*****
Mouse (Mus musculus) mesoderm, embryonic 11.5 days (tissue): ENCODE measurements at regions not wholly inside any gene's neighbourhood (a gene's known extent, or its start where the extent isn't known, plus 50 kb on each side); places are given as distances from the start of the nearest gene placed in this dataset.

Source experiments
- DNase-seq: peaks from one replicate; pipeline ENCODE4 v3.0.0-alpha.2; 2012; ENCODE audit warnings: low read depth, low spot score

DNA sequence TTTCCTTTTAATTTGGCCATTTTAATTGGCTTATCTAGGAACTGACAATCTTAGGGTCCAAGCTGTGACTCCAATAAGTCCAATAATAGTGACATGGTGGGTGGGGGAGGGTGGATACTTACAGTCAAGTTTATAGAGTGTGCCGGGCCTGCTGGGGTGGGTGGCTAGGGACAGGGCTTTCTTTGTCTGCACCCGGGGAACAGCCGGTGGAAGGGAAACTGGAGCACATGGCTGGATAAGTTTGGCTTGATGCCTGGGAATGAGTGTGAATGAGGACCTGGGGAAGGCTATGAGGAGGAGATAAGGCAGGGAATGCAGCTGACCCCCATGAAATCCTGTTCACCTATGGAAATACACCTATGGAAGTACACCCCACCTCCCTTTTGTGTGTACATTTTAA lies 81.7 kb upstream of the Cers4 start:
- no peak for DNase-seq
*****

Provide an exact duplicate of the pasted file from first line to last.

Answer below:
Mouse (Mus musculus) mesoderm, embryonic 11.5 days (tissue): ENCODE measurements at regions not wholly inside any gene's neighbourhood (a gene's known extent, or its start where the extent isn't known, plus 50 kb on each side); places are given as distances from the start of the nearest gene placed in this dataset.

Source experiments
- DNase-seq: peaks from one replicate; pipeline ENCODE4 v3.0.0-alpha.2; 2012; ENCODE audit warnings: low read depth, low spot score

DNA sequence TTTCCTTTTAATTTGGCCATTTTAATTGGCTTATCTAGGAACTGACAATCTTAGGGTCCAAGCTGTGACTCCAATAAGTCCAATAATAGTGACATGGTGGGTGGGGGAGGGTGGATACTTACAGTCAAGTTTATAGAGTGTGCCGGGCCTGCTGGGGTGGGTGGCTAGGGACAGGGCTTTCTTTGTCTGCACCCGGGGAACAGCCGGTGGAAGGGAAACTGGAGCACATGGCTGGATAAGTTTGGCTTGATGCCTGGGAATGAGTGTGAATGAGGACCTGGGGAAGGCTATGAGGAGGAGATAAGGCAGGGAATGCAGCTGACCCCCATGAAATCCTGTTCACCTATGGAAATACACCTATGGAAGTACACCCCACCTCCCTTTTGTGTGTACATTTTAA lies 81.7 kb upstream of the Cers4 start:
- no peak for DNase-seq